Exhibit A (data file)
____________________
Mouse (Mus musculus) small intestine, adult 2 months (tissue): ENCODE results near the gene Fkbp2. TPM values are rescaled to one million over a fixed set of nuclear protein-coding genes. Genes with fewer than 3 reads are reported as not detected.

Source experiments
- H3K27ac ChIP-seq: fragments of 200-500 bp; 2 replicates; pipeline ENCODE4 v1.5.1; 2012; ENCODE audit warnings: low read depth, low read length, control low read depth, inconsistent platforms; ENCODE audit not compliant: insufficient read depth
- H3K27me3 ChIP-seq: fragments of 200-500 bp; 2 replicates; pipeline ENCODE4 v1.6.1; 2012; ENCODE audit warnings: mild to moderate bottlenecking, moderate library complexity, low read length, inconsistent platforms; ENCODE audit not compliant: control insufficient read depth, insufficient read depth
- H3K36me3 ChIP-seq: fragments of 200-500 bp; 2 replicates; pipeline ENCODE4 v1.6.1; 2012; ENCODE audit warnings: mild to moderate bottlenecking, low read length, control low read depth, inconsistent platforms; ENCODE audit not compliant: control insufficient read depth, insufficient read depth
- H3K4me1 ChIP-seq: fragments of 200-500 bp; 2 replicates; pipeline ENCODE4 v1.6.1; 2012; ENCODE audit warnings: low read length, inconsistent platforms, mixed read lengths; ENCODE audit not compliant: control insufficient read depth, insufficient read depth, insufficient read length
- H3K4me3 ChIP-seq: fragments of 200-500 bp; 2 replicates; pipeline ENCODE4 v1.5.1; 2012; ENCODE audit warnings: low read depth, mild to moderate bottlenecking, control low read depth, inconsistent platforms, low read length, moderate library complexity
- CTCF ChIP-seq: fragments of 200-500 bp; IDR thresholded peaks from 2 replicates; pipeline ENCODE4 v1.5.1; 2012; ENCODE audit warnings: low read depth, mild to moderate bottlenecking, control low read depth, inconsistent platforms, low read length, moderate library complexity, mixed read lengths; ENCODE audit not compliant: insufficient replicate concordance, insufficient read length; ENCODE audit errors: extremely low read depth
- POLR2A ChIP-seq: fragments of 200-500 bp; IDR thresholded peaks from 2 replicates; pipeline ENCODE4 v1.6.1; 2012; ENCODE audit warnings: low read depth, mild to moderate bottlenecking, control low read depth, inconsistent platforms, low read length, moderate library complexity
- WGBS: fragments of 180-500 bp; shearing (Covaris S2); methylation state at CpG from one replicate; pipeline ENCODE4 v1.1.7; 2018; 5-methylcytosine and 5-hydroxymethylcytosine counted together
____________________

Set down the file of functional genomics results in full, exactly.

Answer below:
Mouse (Mus musculus) small intestine, adult 2 months (tissue): ENCODE results near the gene Fkbp2. TPM values are rescaled to one million over a fixed set of nuclear protein-coding genes. Genes with fewer than 3 reads are reported as not detected.

Source experiments
- H3K27ac ChIP-seq: fragments of 200-500 bp; 2 replicates; pipeline ENCODE4 v1.5.1; 2012; ENCODE audit warnings: low read depth, low read length, control low read depth, inconsistent platforms; ENCODE audit not compliant: insufficient read depth
- H3K27me3 ChIP-seq: fragments of 200-500 bp; 2 replicates; pipeline ENCODE4 v1.6.1; 2012; ENCODE audit warnings: mild to moderate bottlenecking, moderate library complexity, low read length, inconsistent platforms; ENCODE audit not compliant: control insufficient read depth, insufficient read depth
- H3K36me3 ChIP-seq: fragments of 200-500 bp; 2 replicates; pipeline ENCODE4 v1.6.1; 2012; ENCODE audit warnings: mild to moderate bottlenecking, low read length, control low read depth, inconsistent platforms; ENCODE audit not compliant: control insufficient read depth, insufficient read depth
- H3K4me1 ChIP-seq: fragments of 200-500 bp; 2 replicates; pipeline ENCODE4 v1.6.1; 2012; ENCODE audit warnings: low read length, inconsistent platforms, mixed read lengths; ENCODE audit not compliant: control insufficient read depth, insufficient read depth, insufficient read length
- H3K4me3 ChIP-seq: fragments of 200-500 bp; 2 replicates; pipeline ENCODE4 v1.5.1; 2012; ENCODE audit warnings: low read depth, mild to moderate bottlenecking, control low read depth, inconsistent platforms, low read length, moderate library complexity
- CTCF ChIP-seq: fragments of 200-500 bp; IDR thresholded peaks from 2 replicates; pipeline ENCODE4 v1.5.1; 2012; ENCODE audit warnings: low read depth, mild to moderate bottlenecking, control low read depth, inconsistent platforms, low read length, moderate library complexity, mixed read lengths; ENCODE audit not compliant: insufficient replicate concordance, insufficient read length; ENCODE audit errors: extremely low read depth
- POLR2A ChIP-seq: fragments of 200-500 bp; IDR thresholded peaks from 2 replicates; pipeline ENCODE4 v1.6.1; 2012; ENCODE audit warnings: low read depth, mild to moderate bottlenecking, control low read depth, inconsistent platforms, low read length, moderate library complexity
- WGBS: fragments of 180-500 bp; shearing (Covaris S2); methylation state at CpG from one replicate; pipeline ENCODE4 v1.1.7; 2018; 5-methylcytosine and 5-hydroxymethylcytosine counted together